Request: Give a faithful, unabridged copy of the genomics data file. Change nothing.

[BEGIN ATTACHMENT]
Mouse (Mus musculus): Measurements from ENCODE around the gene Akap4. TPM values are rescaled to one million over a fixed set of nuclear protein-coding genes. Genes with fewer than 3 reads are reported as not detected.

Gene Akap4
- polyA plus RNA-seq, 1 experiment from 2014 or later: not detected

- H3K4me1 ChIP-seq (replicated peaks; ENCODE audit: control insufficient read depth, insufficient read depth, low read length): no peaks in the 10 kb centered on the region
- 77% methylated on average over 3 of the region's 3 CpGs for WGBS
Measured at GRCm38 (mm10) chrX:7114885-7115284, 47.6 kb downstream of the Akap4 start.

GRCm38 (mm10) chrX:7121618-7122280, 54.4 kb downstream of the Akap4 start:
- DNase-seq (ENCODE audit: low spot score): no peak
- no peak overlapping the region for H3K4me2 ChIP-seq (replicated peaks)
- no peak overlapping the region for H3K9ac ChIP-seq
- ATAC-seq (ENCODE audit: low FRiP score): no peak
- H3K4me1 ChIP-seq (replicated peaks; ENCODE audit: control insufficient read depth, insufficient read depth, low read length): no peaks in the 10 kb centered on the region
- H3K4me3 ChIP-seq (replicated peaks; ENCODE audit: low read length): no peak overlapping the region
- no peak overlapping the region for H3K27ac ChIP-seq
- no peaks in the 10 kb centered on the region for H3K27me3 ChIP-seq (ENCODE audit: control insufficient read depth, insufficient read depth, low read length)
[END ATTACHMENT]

Mouse (Mus musculus): Measurements from ENCODE around the gene Akap4. TPM values are rescaled to one million over a fixed set of nuclear protein-coding genes. Genes with fewer than 3 reads are reported as not detected.

Gene Akap4
- polyA plus RNA-seq, 1 experiment from 2014 or later: not detected

- H3K4me1 ChIP-seq (replicated peaks; ENCODE audit: control insufficient read depth, insufficient read depth, low read length): no peaks in the 10 kb centered on the region
- 77% methylated on average over 3 of the region's 3 CpGs for WGBS
Measured at GRCm38 (mm10) chrX:7114885-7115284, 47.6 kb downstream of the Akap4 start.

GRCm38 (mm10) chrX:7121618-7122280, 54.4 kb downstream of the Akap4 start:
- DNase-seq (ENCODE audit: low spot score): no peak
- no peak overlapping the region for H3K4me2 ChIP-seq (replicated peaks)
- no peak overlapping the region for H3K9ac ChIP-seq
- ATAC-seq (ENCODE audit: low FRiP score): no peak
- H3K4me1 ChIP-seq (replicated peaks; ENCODE audit: control insufficient read depth, insufficient read depth, low read length): no peaks in the 10 kb centered on the region
- H3K4me3 ChIP-seq (replicated peaks; ENCODE audit: low read length): no peak overlapping the region
- no peak overlapping the region for H3K27ac ChIP-seq
- no peaks in the 10 kb centered on the region for H3K27me3 ChIP-seq (ENCODE audit: control insufficient read depth, insufficient read depth, low read length)